Jean,
Thanks! So far so good.

Pablo,
Thanks! Not much nature in it tho. Perhaps in the next post.

Caroline,
Definitely art. Oh yeah ...

Chris/Jon,
It is pretty sweet. Basketball after this too!

Miz S,
She is determined despite my advice!
LOL! She will make a great one. Thank you for the kindness.

Troll,
From a great song by Jimmy Buffet.
Dude! LOL

Librarygirl,
I agree. Walling is not doing the kids a favor. Thank you for the good input!

Marge,
That classic is on "Before The Salt".

Doug,
Thanks!

Kathy,
That may be the toughest thing in the modern classroom of poor readers and low motivation ... how do we simultaneously challenge the ones who are ahead of the crowd.


Dani,
Thanks! Neither they nor their parents are anywhere near perfect though. I don't brag on the goof ups! LOL!


Robin,
I don't know about homeschool standards. Makes me wonder too. I'm sure it varies from state to state.

Kathy A,
As a parent, all of your reasons for private education in that situation make perfect sense to me.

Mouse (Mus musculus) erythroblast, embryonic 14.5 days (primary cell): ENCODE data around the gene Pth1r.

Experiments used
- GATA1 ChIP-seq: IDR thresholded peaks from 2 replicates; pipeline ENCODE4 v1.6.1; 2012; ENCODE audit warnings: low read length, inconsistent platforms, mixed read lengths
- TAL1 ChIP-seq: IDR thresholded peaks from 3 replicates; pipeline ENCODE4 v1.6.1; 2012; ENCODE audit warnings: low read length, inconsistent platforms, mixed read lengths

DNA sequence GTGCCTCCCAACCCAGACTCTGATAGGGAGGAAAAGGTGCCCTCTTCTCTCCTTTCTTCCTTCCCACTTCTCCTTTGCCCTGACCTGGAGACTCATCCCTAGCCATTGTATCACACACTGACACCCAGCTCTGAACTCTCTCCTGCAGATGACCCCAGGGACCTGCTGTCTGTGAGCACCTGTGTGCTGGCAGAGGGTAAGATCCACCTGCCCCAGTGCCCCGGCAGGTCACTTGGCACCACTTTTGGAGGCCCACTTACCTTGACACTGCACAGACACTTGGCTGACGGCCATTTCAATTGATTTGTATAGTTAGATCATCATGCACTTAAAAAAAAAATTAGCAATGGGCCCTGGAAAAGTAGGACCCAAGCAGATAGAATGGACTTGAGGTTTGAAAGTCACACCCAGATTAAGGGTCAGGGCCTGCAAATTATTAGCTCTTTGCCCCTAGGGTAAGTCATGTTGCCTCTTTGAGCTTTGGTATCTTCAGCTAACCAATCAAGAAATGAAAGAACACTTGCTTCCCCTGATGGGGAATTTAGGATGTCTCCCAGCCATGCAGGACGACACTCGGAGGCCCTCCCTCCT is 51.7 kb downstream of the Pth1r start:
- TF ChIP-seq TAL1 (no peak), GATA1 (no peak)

Good decision!

Cathy S. said...

I'm all for finding the best fit for the child, home school, charter school, private school, public school, what is best for the child and fits their learning needs? That said, I thought to myself, surely FC exaggerates. What kind of a parent would keep their kid at home so that they can baby-sit? Then, today opened up our local newspaper to see a story about some "home school" parents who pulled their high school age daughter out of school so she could keep her younger sister, age two during the day while her parents worked! What kind of a nut does that! I thought that child labor during school hours had been outlawed! To top it off, they were upset with the school board for not letting their daughter attend a high school dance. (Extracurricular activities are open to homeschoolers, but not social events). They said the school board was depriving her of being able to mix socially with her peers. No, dear parent, you are the one doing the depriving. What is our world coming to?

amarkonmywall said...

What a GREAT post, FC. On all fronts. When you almost start a rant, you read like someone who could almost write a book...

The kick video is the icing on the cake. Buttercream.

Floridacracker said...

Cathy S,
What really makes that story so bizarre is that the "mom" in question was a public school teacher!
Alas, no exaggeration needed!


Vicki,
Thank you! I like that kick too!